When preschoolers understand patterns, they can describe them, reproduce them, extend them, fill in missing elements, and create new patterns. This simple snap cube patterns activity guides preschoolers to understand better how to recognize and create patterns in the world around them.
What IS a Pattern?
A child’s world is full of patterns. In nature, the structure of a honeycomb, the arrangement of flower petals, and the regular spacing of spots on a leopard. Manmade items have patterns as well – bricks on a building, stripes on a shirt, and squares on a checkerboard. Patterns are even aural – in rhymes in a poem or beats of a song! Patterns are everywhere!
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Printable Preschool Math Centers$12.00
Preschool Math Centers include learning about shapes, colors, sorting, patterns, and numbers. This set of 12 centers offers fun, hands-on ways for the youngest students to practice.
Understanding Patterns for Mathematical Proficiency
Children should learn about a variety of patterns. These include:
- Alternating patterns, such as shapes, colors, and musical notes.
- Growing patterns, for example, steps on a staircase.
- Musical patterns, such as “e-i-e-i-o” or a refrain in a song.
- Spatial patterns, like the evenly spaced spaces in a honeycomb or staggered bricks on a wall.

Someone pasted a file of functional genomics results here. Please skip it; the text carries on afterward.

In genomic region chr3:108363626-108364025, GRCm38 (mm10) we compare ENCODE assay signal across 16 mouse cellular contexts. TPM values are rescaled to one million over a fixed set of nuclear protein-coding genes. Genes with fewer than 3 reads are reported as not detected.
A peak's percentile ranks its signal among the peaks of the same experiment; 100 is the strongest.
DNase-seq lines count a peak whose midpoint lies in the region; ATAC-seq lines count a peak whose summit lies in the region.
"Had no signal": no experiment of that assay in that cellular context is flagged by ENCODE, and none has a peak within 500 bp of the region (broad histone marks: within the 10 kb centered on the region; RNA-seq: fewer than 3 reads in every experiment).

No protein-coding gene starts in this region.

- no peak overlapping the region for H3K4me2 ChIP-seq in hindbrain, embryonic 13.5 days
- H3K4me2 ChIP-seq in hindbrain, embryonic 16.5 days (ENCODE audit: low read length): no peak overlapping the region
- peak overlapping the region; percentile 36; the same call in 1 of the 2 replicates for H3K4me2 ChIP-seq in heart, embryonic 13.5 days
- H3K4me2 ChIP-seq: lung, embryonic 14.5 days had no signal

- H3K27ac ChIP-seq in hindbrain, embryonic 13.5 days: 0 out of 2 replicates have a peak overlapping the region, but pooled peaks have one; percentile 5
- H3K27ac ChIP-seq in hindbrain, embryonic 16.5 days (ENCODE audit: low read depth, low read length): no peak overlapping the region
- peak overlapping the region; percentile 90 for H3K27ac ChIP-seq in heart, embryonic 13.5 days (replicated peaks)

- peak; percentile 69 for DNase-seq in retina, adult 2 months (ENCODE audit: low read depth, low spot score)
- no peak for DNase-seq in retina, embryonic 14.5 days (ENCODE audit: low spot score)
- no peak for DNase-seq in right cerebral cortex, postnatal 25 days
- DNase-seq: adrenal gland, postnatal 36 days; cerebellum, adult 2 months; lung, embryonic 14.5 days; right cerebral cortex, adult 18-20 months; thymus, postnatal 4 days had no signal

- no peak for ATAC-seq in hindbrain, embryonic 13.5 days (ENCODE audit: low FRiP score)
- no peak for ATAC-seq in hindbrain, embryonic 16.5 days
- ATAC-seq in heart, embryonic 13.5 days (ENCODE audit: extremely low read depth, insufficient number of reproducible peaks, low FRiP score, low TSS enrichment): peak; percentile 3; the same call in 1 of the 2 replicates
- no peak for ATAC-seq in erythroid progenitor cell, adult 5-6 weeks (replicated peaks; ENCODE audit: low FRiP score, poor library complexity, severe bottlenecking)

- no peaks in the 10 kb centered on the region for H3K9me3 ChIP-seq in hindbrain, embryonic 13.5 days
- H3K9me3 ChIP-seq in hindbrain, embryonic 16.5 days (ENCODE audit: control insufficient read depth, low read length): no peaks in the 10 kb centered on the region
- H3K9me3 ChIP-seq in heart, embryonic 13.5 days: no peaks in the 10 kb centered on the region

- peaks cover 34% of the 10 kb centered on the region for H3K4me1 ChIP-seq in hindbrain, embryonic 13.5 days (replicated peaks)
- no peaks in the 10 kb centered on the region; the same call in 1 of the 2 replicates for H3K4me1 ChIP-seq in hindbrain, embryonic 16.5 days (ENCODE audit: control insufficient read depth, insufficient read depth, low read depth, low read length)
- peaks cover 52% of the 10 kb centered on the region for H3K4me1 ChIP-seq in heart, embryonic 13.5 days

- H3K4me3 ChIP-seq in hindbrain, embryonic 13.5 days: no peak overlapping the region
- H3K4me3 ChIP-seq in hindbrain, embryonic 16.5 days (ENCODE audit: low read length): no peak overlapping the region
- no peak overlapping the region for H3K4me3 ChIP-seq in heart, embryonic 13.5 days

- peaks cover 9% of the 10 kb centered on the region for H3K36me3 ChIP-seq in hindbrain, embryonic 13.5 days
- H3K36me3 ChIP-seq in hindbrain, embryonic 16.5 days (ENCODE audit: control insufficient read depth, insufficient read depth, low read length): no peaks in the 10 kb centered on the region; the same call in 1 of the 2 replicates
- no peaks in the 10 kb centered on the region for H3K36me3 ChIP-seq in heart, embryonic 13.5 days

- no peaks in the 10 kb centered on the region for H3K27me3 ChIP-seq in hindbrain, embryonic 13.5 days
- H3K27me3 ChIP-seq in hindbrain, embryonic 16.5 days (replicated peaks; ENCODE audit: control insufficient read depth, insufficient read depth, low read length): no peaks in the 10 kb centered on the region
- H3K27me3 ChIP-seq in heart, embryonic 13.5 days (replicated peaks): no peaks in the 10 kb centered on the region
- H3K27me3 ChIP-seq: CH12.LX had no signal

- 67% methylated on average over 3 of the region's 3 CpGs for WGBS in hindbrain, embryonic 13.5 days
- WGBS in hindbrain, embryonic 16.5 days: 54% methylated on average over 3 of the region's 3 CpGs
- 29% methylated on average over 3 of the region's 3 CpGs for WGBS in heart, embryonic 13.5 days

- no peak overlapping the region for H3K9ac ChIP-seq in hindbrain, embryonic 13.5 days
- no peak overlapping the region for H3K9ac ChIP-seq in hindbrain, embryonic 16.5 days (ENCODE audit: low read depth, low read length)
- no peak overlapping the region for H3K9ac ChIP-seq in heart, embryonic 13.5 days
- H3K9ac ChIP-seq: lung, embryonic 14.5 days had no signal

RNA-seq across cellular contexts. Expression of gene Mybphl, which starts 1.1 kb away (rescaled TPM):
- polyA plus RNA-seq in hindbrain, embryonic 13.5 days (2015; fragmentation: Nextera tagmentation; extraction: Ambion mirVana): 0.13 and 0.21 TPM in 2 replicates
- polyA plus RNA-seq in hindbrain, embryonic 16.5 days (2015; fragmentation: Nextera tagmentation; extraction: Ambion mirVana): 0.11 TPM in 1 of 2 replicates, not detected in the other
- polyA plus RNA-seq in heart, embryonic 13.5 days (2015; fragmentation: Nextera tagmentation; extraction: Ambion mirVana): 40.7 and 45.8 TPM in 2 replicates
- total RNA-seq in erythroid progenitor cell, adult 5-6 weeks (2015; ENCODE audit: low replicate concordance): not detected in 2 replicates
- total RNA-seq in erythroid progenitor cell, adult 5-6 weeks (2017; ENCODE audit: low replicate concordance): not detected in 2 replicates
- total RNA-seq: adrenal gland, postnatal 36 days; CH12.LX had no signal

- Language patterns, including rhyming words in a poem or language rules (adding s/es to plural words, for example).
These skills build as students get older and are essential as they learn language rules and advanced math. Thankfully, simple activities like snap cube patterns and grid games lay a strong foundation for young learners to build upon.
Setting up Snap Cube Patterns at the Math Center
There are only a few items needed to set up an engaging math center for practicing patterns.
- Snap cubes in a variety of colors
- Pattern cards
- Trays and small containers (to group cards with the right materials!)
Teaching the center is almost as simple. The teacher merely demonstrates how to select a card, find the appropriate color cubes, and match the pattern. Next, the teacher shows the students how to build on the pattern. The conversation might go something like, “I have red, black, red, black, red…what do you think comes next?”
Start simple, with only two or three colors on a tray. As students’ knowledge progresses, adding more colors and more complex patterns to the center keeps it challenging while providing a familiar setting.
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Want to know more?
Find 60 Snap Cube Patterns cards in this Math Centers resource, along with two other pattern activities. Shapes, numbers, and colors are also included!
There is some fascinating research about the importance of patterns by the Dreme Team at Stanford University.